If you want to understand Britain’s future aims in India, you have only to remember that Britain is determined to prevent friendly foreign powers from espousing the cause of India’s independence. Our policy should, therefore, be to prevent the British from making India a domestic issue of the British Empire, by preventing any understanding between India and Britain which is not on the basis of India’s complete independence.

Several years before the outbreak of this World War, when the League of Nations was in existence, the late Vithalbhai Patel and myself went to Geneva with the object of bringing India’s demand for independence before the League of Nations. At that time we failed because no member of the League of Nations wanted to offend Britain by advocating India’s independence before that body. Butconditionshave changed considerably since then. And nowthere is a betterchance of bringing India’s case for independence before the bar of world opinion. The fact that Japan and eight other friendly Powers have recognised India’s independence by formally recognising the Provisional Government of Azad Hind has strengthened India’s position considerably before the whole world.

Before I deal with Lord Wavell’s offer, I want to say something about the world situation. As I predicted six months ago, the collapse of Germany has brought about an acute conflict between the Soviet and the Anglo-Americans. At the present moment they have patched up their differences in Europe, but that is only superficial and is a preparation for a real show-down in Asia. Moreover, in spite of differences temporarily patched up, the fundamental differences between the two sides still remain and they are irreconcilable. The result of the German collapse has been that Soviet power and influence in Europe has increased very much more than that of the Anglo-American Powers.

America is now concentrating on the war against Japan and is demanding adequate help from Britain. In my personal opinion, in a future war in East Asia two main battles will be fought. One is on the mainland of Japan, and the other in China. I cannot say at the present moment which battle will come first, but there is no doubt that Japan is fully prepared for both these main battles. I know also that in every part of East Asia the armed forces of Japan are organised on a self-sufficient basis. Consequently, if there is a setback in one theatre of war that will not affect the fighting strength of Japan’s armed forces in another theatre. The Anglo-Americans know fully well that a long and bitter struggle is ahead of them. In this connection it is interesting to note what a distinguished British Commander, General Slim of the British 14th Army who fought in Burma recently, said the other day in an interview in England. He remarked that though many nations talk of fighting to the last, there is only one nation that actually does so and that is Japan. While Japan will go on fighting under all circumstances, we will also do the same for the sake of India’s independence, and the Azad Hind Fauj will fight to the last man and to the last round.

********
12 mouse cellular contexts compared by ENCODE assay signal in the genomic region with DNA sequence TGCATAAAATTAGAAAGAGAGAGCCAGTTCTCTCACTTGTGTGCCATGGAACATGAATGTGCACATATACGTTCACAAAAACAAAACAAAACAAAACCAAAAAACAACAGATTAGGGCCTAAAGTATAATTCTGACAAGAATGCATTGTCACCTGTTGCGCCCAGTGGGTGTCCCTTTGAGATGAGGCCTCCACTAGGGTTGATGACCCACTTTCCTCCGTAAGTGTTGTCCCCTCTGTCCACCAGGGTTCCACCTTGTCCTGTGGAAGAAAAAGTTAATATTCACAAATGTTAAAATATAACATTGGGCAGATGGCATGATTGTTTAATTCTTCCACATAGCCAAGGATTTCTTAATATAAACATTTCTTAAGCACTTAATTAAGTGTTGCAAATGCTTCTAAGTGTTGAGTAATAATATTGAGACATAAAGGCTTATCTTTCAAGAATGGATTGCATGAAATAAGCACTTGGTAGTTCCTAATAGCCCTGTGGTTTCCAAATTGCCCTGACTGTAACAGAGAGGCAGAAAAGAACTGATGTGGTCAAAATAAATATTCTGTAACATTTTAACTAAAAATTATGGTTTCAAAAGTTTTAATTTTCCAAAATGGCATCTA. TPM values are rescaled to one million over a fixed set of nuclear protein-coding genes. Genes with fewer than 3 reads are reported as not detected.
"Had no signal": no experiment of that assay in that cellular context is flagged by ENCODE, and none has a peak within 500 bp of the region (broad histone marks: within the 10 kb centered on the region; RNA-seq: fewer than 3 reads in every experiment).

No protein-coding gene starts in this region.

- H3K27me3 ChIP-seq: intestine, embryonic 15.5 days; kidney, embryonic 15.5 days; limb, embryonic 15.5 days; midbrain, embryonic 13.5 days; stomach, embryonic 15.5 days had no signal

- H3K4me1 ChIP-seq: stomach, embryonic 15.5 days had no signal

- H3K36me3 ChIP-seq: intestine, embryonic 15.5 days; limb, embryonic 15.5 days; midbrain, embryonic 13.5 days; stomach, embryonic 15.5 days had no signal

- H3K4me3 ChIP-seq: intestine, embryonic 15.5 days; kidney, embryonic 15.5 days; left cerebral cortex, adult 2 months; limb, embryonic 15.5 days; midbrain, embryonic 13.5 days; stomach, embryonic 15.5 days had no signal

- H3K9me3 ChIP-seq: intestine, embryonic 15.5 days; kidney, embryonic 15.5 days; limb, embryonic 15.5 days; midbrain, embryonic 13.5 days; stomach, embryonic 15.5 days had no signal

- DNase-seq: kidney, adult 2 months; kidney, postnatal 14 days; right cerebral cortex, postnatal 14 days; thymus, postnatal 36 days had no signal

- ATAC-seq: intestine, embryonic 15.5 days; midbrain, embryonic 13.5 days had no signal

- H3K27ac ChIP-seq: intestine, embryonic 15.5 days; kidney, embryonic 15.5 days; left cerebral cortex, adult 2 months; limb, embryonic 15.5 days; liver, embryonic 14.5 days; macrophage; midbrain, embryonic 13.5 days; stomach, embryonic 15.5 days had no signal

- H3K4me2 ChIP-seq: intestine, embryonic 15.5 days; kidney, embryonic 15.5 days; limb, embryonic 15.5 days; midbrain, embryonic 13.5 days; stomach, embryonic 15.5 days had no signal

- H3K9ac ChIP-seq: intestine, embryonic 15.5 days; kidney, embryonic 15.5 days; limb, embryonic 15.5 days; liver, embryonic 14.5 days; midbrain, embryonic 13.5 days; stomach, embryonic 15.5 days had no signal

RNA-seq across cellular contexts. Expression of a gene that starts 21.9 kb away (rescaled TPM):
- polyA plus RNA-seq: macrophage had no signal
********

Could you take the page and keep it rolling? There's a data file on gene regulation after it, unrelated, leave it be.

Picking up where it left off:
In my personal opinion, I doubt very much if the coming conference between Marshal Stalin, President Truman and Prime Minister Churchill to deal with the problems of East Asia can come to anything. I do not think that the problem of China can be successfully tackled in view of the strained relations between Chungking and Yenan and in view of America’s ambitions in China. I do not see how these three Powers can come to an agreement about China. I am of the opinion that it is easier for the Yenan Government to come to an agreement with Nanking than with Chungking. So long as Chungking is dominated by America I do not see how the unification of China will be possible. So far as Japan is concerned, her new policy in China and her promise to withdraw troops from China on the termination of hostilities have made it clear that Japan will welcome the unification of China, and her only interest is and always has been, that Anglo-American power and influence is kept out of China. Every Indian has only goodwill towards China and wants to see a strong and unified China progressing along the lines laid down by China’s great leader, Dr Sun Yat Sen. A free Asia is not possible without a free China and a free India.